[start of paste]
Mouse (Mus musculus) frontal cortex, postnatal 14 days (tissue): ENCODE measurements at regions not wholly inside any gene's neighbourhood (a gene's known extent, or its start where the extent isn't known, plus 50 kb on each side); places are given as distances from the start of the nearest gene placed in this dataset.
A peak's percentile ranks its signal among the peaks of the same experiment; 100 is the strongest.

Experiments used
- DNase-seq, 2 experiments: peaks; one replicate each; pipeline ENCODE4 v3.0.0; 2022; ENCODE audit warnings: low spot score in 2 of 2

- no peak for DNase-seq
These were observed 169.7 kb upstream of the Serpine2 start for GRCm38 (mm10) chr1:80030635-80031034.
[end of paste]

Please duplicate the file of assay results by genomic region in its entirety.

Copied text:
Mouse (Mus musculus) frontal cortex, postnatal 14 days (tissue): ENCODE measurements at regions not wholly inside any gene's neighbourhood (a gene's known extent, or its start where the extent isn't known, plus 50 kb on each side); places are given as distances from the start of the nearest gene placed in this dataset.
A peak's percentile ranks its signal among the peaks of the same experiment; 100 is the strongest.

Experiments used
- DNase-seq, 2 experiments: peaks; one replicate each; pipeline ENCODE4 v3.0.0; 2022; ENCODE audit warnings: low spot score in 2 of 2

- no peak for DNase-seq
These were observed 169.7 kb upstream of the Serpine2 start for GRCm38 (mm10) chr1:80030635-80031034.